Jump to main content.

Project XL Logo

Pennsylvania Electric Company (Pennelec)

Frequently Asked Questions Regarding
Pennelec's XL Proposal

Q: What did Pennsylvania Electric Company (Pennelec), GPU Generation Corporation, and New York State Electric & Gas Corporation propose to do for their XL project?
A: The final proposal presented to the Environmental Protection Agency (EPA) involved "bubbling". Sulfur dioxide (SO2) emissions would be averaged and capped over three units at the companies' facility located in Homer City, PA. Two of the three units were not subject to the New Source Performance Standards (NSPS) while one of the units was an NSPS unit.

The average actual emission rate for the three units is 2.00 lbs SO2/mmBTUs. The proposal involved the reduction of this average emission rate to 1.95 lbs SO2/mmBTUs, a 2.5 percent reduction in the emission rate. If the facility exceeded this rate, no penalties would be imposed so long as the companies retired sulfur dioxide allowances Emitters of SO2 must possess one allowance for every ton of SO2 they emit. There is a limited number of allowances available. Therefore, retiring an allowance would remove that allowance from the market and prevent it from being used at some point to authorize emissions of SO2. Because allowances may be carried over from one year to the next, the retirement of an allowance today could result in reductions in SO2 emissions in the future if all other available allowances have been used. However, there are excess allowances currently available such that the retirement of allowances would not have an immediate impact on the amount of SO2 emissions. at a rate of three allowances for every ton emitted over the new rate.

Q: How would the proposal benefit the companies?
A: Units subject to NSPS requirements must generally maintain lower emission rates than units that are not subject to NSPS. By averaging emission rates among the non-NSPS and NSPS units, the facility would be able to use local coal for all of its units, not just the non-NSPS units. This would save the companies, by their own estimates, up to $5.4 million annually because they would be able to purchase cheaper local coal and reduce transportation costs.

Q: The area where the facility is located receives a significant amount of acid deposition. Wouldn't the reduction promised by the proposal be helpful in reducing environmental impacts on the area?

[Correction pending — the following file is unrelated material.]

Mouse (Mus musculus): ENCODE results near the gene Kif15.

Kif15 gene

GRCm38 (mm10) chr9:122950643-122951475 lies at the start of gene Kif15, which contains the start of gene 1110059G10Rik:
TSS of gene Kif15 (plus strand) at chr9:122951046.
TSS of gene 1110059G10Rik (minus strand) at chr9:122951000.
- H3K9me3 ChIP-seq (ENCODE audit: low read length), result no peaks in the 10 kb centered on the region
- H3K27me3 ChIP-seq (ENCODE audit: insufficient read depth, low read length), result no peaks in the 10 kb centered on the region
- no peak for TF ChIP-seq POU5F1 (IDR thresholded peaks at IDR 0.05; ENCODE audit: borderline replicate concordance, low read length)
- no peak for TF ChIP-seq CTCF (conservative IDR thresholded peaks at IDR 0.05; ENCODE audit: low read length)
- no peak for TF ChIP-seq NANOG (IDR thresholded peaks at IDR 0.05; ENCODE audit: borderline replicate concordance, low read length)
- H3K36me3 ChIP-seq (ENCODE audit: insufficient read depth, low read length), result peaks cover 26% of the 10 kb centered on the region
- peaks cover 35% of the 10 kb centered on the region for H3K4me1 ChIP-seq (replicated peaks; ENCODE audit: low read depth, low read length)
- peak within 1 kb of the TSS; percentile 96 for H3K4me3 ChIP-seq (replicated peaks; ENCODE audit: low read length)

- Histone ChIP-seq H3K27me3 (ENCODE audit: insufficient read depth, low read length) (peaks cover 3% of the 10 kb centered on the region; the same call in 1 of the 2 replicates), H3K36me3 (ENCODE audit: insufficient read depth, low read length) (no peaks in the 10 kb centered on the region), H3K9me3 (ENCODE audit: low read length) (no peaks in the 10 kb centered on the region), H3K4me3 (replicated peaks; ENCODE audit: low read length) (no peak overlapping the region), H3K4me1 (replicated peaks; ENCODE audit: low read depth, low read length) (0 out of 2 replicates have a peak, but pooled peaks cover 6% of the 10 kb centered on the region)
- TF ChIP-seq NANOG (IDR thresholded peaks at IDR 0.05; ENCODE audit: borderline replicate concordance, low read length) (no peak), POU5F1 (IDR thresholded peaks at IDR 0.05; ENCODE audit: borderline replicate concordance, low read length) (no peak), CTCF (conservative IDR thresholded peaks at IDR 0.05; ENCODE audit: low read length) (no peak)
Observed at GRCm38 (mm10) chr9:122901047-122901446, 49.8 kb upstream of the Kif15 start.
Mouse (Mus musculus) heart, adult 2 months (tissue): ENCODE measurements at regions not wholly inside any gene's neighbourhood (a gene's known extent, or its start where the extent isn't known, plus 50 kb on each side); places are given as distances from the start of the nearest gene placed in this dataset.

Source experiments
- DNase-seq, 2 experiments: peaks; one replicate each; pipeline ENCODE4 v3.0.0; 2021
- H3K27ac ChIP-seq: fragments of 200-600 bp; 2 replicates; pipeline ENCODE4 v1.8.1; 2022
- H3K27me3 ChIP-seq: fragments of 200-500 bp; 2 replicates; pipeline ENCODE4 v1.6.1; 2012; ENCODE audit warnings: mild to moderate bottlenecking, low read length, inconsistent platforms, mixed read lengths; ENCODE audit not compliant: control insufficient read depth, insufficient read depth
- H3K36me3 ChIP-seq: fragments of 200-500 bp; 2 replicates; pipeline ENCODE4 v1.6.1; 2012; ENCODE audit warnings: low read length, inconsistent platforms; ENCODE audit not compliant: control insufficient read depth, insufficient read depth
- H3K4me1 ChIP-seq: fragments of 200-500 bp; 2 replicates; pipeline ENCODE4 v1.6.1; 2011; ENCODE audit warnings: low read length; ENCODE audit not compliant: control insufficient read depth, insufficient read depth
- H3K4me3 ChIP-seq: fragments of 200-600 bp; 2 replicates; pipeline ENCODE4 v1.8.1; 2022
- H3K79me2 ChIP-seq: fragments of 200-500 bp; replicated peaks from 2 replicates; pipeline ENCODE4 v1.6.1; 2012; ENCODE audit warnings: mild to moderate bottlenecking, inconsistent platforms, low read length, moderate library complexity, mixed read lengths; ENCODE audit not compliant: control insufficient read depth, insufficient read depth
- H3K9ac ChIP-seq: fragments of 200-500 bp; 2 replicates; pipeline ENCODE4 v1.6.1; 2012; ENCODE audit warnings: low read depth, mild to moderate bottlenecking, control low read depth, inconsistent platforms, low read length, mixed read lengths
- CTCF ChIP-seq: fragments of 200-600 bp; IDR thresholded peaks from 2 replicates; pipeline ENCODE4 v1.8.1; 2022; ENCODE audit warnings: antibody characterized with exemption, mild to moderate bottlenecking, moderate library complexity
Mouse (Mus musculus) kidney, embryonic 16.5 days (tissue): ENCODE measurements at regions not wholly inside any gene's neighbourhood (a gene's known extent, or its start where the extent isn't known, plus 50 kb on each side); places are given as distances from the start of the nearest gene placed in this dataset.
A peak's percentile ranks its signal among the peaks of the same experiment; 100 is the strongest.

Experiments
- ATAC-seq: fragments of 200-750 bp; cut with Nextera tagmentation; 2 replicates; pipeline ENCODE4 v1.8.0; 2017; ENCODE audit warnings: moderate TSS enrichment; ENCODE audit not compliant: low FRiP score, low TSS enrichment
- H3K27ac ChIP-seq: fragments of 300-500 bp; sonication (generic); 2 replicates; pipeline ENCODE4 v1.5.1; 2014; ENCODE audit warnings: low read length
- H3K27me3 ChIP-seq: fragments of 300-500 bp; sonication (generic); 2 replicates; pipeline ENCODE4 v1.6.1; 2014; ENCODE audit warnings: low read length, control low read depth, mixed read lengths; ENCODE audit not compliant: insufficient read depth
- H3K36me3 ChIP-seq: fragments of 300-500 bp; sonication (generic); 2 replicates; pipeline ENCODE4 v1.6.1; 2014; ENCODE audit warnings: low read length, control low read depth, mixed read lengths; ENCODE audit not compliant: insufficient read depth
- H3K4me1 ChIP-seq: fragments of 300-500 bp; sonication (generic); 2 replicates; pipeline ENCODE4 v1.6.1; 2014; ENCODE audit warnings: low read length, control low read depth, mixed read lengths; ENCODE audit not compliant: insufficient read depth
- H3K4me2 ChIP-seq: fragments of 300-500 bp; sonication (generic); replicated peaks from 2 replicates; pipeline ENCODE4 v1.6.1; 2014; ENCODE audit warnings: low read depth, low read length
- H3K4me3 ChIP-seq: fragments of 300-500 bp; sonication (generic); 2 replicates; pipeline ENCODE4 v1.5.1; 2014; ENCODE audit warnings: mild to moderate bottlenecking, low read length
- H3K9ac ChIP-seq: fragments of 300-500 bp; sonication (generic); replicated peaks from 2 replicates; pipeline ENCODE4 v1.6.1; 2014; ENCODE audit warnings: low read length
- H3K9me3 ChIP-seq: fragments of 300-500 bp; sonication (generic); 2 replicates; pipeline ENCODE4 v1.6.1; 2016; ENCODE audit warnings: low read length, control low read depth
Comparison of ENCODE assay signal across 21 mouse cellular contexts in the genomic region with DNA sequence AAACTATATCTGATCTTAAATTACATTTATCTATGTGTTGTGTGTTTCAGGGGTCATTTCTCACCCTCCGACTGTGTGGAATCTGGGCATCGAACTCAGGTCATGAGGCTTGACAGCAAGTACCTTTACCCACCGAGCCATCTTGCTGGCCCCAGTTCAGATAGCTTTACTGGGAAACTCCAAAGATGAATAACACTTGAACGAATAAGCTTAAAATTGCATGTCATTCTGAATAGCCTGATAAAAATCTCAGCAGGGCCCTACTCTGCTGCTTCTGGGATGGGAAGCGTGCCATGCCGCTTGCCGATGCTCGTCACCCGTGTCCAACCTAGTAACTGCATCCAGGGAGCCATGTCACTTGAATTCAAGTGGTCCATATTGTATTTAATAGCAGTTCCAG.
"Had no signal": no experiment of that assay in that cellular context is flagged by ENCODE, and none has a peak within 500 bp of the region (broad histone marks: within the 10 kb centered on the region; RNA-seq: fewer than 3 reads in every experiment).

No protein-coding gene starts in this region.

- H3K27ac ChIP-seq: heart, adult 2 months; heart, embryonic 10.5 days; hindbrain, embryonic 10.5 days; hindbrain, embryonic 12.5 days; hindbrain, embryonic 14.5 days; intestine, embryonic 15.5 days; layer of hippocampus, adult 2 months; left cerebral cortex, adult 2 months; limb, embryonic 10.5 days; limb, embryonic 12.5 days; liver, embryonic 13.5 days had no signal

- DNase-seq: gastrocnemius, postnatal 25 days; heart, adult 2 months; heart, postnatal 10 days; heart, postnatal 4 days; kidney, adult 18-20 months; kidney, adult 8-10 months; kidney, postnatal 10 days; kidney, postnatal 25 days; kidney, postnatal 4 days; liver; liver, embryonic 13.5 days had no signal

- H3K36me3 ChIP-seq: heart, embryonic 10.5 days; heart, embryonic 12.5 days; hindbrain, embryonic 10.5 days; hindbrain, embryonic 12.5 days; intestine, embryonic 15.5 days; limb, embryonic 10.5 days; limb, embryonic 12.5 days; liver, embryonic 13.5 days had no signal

A: The promised reduction is not guaranteed. If the facility exceeded the promised rate, it could retire allowances rather than reduce emissions (the companies hold about half a million unused SO2 allowances). As a result, the proposal does not ensure that the area where the facility is located would be better off.

Q: How does the State feel about EPA's actions with regard to the proposal?
A: The State has informed us that, while it believes that the idea described in the proposal has some merit, it no longer believes that Project XL is the appropriate venue for the proposed project.

Q: Does EPA have any similar projects that it can compare this proposal to?
A: Yes. In a previous instance, EPA allowed a facility to average compliance across units subject to NSPS. All of the units were already subject to the high level of control required by NSPS, yet EPA required that project to yield much larger reductions in actual emission rates than the reductions promised by this proposal (5 to 10 percent versus 2.5 percent for the Homer City proposal). While that project effort is not directly comparable to the proposal, and is not precedential in nature, it does demonstrate that higher performance levels can be achieved. As such, EPA determined that the companies' proposal did not meet the Project XL requirement for superior environmental performance.

Q: Why do the companies believe that the project is beneficial to the environment?
A: The average allowable emission rate for the facility is 2.37 lbs SO2/mmBTUs. The facility has been operating at an average rate of 2.00 lbs SO2/mmBTUs. Without this project, the facility is free to increase its average emission rate up to the allowable rate. As a result, the companies believe that the project is of benefit to the region because, according to their estimates, the 1.95 lbs SO2/mmBTUs target would result in a 19.3 percent reduction in actual emissions from the facility during 1997-98. In addition, the companies have informed us that without the project they intend to increase their emissions so that they are closer to the allowable rate.